Even though we had been popping anti-malaria pills for weeks now (which came with a great side effect: hallucinations! More about those later), getting yellow fever and cholera vaccines, and hosing down all of our safari clothes with permetherin insect repellent, I still couldn't believe we were going. For seven days, it would be the two of us -- along with our safari guide and our safari cook -- driving through through the vast uninhabited savannah of Tanzania and camping amongst wild animals. An African Safari always seemed out of reach to me, the kind of trip that other, crazier, and I'll be honest -- older people went on.
Tanzania was awhile ago, but I found it hard to write about because it never felt like there were worthy words to describe it all. Still don't think there are, but here I go anyway...
Arusha was more placid than usual when we arrived because Eid al-Adha was just around the corner. In anticipation of the holiday, many things were closed and even banks and ATM's had been completely drained of all their cash. Our Safari guide was mystified that two Americans would spend two entire days in Arusha. Typically in Arusha, planefuls of Mount Kilamanjaro climbers and those starting their Safaris are unloaded and rapidly cycled through the city to their onwards journeys. Wasting no time, making sure not one excess moment is spent in Arusha aside from stopping at the store to pick up supplies. It seemed we were the the only tourists left in the city, especially as we entered the Soku Kuu central market and a warning from a fruit vendor was shouted from across the bustling market:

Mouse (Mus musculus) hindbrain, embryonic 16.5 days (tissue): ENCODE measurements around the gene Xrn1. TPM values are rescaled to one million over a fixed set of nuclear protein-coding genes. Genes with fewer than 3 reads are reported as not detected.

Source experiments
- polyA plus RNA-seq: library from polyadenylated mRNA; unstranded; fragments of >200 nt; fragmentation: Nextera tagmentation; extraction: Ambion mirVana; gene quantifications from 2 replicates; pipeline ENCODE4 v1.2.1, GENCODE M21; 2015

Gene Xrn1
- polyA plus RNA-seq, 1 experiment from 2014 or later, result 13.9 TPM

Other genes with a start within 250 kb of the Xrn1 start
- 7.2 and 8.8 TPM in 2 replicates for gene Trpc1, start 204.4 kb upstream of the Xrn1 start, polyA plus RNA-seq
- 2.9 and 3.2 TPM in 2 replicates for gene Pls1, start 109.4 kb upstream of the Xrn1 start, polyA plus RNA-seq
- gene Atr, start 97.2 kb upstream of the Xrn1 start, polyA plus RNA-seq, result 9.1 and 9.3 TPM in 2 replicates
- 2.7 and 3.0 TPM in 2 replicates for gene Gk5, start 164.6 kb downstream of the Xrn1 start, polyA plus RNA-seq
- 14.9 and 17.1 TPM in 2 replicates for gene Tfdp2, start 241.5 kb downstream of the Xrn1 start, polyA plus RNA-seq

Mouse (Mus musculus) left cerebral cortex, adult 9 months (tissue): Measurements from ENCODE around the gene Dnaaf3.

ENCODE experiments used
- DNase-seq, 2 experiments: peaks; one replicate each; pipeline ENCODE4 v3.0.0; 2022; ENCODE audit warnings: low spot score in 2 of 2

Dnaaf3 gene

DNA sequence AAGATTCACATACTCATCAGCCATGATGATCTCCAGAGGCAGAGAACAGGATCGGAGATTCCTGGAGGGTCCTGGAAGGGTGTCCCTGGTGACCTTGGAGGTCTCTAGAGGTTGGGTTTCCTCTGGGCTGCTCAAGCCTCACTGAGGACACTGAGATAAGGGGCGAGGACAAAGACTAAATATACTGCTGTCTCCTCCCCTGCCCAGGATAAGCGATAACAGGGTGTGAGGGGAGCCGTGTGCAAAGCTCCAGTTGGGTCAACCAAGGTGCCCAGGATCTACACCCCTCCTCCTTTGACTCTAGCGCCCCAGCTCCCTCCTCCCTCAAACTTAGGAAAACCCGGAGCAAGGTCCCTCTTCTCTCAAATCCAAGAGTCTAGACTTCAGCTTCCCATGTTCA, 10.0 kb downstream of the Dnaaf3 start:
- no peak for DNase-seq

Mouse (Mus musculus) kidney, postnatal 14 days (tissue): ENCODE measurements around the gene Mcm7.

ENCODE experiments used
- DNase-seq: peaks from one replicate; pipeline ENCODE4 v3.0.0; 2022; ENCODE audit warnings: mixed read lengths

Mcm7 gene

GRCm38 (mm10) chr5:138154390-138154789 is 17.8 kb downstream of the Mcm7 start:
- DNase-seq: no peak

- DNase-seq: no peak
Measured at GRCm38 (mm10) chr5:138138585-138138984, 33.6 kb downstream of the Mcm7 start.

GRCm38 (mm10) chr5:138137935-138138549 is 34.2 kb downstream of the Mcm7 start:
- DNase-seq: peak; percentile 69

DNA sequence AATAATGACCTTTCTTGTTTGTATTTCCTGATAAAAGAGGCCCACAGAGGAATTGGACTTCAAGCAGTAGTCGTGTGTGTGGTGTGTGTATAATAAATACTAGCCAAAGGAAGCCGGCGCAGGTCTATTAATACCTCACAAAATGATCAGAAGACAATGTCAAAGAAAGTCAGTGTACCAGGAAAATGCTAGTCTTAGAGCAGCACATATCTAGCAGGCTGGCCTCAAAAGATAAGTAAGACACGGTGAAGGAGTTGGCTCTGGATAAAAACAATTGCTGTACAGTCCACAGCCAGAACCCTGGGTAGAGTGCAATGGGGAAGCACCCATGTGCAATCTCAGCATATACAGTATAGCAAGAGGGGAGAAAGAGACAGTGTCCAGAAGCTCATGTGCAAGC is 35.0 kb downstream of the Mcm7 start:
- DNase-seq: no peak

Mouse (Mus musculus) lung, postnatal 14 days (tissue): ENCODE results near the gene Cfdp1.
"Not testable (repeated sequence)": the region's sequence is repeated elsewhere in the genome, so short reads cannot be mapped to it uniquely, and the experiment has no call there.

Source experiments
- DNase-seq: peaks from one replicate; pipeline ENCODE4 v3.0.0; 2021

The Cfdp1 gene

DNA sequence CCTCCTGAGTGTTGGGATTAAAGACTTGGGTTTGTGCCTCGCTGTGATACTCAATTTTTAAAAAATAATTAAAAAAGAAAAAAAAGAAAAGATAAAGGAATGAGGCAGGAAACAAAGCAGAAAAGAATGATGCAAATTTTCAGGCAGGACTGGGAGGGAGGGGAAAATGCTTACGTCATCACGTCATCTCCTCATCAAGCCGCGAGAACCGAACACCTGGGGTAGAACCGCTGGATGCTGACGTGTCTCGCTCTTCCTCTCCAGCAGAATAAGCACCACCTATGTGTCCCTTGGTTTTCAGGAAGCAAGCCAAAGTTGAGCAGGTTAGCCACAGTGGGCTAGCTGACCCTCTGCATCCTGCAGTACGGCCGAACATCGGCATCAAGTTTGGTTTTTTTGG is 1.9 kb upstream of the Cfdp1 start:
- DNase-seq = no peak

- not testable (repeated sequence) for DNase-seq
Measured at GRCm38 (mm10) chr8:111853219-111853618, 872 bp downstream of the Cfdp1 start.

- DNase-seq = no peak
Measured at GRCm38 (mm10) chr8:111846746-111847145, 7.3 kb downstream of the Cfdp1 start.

"We are not animals in a zoo! No pictures!"
We weren't taking any, but no question about it, the message was for us. Once in awhile, a stray intrepid traveler would quickly pass through the market to gawk, oggle, and click-click-click a few photos. Then, as quickly as they came, they were poof. Gone. Outta there. Other than that, we were pretty much the only tourists in sight most of the time. This is how I knew she was calling out to us. As my fingers idly crumpled cellophane bags of spices and tiptoed over sidewalks drenched with watered down freshly slaughtered animal blood, her words vibrated over and over in my mind. We are not animals in a zoo!
Seconds later the tables were turned and I became the animal in the zoo.